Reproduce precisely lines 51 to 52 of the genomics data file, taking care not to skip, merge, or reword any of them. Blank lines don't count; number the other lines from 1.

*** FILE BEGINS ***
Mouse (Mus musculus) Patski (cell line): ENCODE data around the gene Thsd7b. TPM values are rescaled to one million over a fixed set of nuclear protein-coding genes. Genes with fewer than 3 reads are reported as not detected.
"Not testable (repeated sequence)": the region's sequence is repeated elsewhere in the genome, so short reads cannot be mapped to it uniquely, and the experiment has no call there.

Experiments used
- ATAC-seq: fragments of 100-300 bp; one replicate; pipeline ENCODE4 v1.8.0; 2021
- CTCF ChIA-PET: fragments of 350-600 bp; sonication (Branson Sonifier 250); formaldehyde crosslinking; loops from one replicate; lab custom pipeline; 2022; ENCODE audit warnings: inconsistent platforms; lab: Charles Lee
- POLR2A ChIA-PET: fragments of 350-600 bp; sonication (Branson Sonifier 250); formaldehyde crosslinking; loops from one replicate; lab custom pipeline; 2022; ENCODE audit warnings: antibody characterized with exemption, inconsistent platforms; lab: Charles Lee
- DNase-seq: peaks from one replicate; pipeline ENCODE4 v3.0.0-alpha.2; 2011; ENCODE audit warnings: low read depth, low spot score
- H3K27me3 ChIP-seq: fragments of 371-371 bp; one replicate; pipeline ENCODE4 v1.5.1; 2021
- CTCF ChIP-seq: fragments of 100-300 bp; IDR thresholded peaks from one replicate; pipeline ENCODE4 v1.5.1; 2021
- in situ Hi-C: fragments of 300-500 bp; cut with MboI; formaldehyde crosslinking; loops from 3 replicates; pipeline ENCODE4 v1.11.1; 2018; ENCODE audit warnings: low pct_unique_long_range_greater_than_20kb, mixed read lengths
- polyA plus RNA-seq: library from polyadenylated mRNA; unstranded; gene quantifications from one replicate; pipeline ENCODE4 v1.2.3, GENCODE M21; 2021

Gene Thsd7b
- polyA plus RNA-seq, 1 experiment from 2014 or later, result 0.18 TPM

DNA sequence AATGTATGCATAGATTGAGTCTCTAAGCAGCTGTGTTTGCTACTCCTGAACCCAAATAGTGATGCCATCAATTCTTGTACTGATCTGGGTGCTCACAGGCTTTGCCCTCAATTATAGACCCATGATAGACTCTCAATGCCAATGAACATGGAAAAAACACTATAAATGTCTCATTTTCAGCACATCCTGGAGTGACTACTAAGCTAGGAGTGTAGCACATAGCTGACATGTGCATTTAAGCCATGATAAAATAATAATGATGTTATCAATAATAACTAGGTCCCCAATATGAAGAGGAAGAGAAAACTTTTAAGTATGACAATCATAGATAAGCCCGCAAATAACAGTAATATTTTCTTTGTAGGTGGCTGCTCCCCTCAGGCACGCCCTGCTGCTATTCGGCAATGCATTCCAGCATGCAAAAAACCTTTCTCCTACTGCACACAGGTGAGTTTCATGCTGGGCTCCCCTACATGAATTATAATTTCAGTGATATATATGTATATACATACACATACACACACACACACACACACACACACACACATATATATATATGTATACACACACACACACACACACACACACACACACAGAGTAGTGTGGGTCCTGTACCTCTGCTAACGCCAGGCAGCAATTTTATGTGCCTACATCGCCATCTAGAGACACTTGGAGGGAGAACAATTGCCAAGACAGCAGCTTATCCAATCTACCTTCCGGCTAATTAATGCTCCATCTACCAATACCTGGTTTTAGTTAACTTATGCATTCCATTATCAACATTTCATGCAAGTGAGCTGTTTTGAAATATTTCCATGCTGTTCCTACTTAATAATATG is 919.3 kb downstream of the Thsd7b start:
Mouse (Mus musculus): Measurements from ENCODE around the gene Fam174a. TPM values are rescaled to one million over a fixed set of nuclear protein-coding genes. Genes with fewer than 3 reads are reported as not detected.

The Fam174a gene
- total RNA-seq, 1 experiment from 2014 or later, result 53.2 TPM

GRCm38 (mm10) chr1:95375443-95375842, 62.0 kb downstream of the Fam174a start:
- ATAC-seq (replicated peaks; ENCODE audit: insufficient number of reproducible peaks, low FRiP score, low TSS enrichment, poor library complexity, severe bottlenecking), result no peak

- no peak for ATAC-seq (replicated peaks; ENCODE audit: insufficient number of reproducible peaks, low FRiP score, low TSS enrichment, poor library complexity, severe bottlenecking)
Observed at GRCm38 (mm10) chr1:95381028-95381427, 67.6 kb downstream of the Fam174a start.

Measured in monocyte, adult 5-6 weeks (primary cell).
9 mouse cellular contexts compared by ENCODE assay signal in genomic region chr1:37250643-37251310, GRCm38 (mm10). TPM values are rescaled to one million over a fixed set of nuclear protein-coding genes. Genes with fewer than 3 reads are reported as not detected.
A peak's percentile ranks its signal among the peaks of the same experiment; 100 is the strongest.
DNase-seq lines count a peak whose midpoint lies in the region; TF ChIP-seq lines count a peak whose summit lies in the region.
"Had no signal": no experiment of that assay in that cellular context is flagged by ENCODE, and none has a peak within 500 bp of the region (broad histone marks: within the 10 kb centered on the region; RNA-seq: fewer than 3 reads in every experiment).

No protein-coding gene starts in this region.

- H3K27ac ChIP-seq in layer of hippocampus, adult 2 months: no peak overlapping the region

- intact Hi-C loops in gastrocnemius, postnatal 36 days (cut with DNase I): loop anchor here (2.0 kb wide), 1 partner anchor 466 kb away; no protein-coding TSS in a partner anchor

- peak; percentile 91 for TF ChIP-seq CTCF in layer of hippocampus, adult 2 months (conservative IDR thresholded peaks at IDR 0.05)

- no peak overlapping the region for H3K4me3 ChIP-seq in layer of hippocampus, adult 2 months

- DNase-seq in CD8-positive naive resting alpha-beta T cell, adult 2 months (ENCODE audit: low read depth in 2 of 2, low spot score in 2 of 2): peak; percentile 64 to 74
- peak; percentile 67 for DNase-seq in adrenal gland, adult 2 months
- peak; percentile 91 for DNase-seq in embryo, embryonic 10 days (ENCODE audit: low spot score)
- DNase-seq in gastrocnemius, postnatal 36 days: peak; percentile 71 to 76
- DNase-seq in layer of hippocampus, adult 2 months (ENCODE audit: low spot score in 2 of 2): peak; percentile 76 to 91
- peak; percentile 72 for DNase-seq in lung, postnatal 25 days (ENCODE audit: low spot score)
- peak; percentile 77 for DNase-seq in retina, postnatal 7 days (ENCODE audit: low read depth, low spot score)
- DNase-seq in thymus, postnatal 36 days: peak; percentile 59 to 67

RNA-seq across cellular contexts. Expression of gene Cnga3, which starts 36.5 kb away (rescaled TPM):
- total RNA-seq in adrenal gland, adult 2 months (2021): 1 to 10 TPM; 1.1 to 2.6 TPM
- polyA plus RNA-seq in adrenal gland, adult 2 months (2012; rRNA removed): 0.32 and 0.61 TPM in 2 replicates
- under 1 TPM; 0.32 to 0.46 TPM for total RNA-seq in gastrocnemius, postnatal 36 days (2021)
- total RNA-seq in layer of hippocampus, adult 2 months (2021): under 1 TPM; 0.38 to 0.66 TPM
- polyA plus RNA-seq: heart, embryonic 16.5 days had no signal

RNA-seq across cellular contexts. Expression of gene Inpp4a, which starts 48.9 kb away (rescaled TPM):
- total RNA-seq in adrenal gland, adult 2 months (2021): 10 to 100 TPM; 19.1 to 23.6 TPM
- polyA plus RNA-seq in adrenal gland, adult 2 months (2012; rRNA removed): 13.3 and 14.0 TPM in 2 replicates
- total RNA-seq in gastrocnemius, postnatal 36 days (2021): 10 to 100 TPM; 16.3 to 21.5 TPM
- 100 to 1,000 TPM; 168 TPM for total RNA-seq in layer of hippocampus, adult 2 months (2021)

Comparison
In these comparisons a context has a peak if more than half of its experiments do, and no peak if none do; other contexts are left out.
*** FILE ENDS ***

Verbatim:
Comparison
In these comparisons a context has a peak if more than half of its experiments do, and no peak if none do; other contexts are left out.